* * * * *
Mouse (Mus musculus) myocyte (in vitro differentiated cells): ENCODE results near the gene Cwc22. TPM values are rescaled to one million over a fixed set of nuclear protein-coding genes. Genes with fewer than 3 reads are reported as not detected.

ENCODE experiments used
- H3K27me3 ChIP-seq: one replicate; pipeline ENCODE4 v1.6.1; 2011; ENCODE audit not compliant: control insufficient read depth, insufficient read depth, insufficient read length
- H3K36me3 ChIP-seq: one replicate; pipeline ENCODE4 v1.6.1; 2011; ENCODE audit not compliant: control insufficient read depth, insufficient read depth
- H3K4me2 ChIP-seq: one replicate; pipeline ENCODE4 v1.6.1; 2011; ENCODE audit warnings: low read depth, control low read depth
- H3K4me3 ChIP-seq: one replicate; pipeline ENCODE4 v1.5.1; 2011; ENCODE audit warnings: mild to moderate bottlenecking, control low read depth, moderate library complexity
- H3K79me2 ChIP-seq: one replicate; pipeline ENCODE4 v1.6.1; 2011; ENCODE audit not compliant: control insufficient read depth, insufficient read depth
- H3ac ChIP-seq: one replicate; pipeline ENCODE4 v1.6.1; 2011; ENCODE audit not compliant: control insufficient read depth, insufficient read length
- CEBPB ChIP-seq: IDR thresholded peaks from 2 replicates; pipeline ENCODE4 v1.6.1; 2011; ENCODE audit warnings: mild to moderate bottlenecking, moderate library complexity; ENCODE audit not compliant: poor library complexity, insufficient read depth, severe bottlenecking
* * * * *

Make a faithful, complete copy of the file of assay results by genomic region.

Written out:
Mouse (Mus musculus) myocyte (in vitro differentiated cells): ENCODE results near the gene Cwc22. TPM values are rescaled to one million over a fixed set of nuclear protein-coding genes. Genes with fewer than 3 reads are reported as not detected.

ENCODE experiments used
- H3K27me3 ChIP-seq: one replicate; pipeline ENCODE4 v1.6.1; 2011; ENCODE audit not compliant: control insufficient read depth, insufficient read depth, insufficient read length
- H3K36me3 ChIP-seq: one replicate; pipeline ENCODE4 v1.6.1; 2011; ENCODE audit not compliant: control insufficient read depth, insufficient read depth
- H3K4me2 ChIP-seq: one replicate; pipeline ENCODE4 v1.6.1; 2011; ENCODE audit warnings: low read depth, control low read depth
- H3K4me3 ChIP-seq: one replicate; pipeline ENCODE4 v1.5.1; 2011; ENCODE audit warnings: mild to moderate bottlenecking, control low read depth, moderate library complexity
- H3K79me2 ChIP-seq: one replicate; pipeline ENCODE4 v1.6.1; 2011; ENCODE audit not compliant: control insufficient read depth, insufficient read depth
- H3ac ChIP-seq: one replicate; pipeline ENCODE4 v1.6.1; 2011; ENCODE audit not compliant: control insufficient read depth, insufficient read length
- CEBPB ChIP-seq: IDR thresholded peaks from 2 replicates; pipeline ENCODE4 v1.6.1; 2011; ENCODE audit warnings: mild to moderate bottlenecking, moderate library complexity; ENCODE audit not compliant: poor library complexity, insufficient read depth, severe bottlenecking